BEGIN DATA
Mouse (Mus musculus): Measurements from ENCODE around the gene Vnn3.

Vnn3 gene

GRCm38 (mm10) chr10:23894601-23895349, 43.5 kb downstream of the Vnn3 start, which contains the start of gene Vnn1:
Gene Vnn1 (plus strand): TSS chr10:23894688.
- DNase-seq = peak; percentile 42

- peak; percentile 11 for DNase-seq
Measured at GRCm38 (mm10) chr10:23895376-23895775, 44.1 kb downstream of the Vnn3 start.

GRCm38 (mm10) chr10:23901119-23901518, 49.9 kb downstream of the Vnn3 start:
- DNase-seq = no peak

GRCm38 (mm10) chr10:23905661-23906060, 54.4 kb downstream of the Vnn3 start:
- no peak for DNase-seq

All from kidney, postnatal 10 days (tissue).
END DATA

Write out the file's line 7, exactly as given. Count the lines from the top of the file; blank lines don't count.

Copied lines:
Measured at GRCm38 (mm10) chr10:23895376-23895775, 44.1 kb downstream of the Vnn3 start.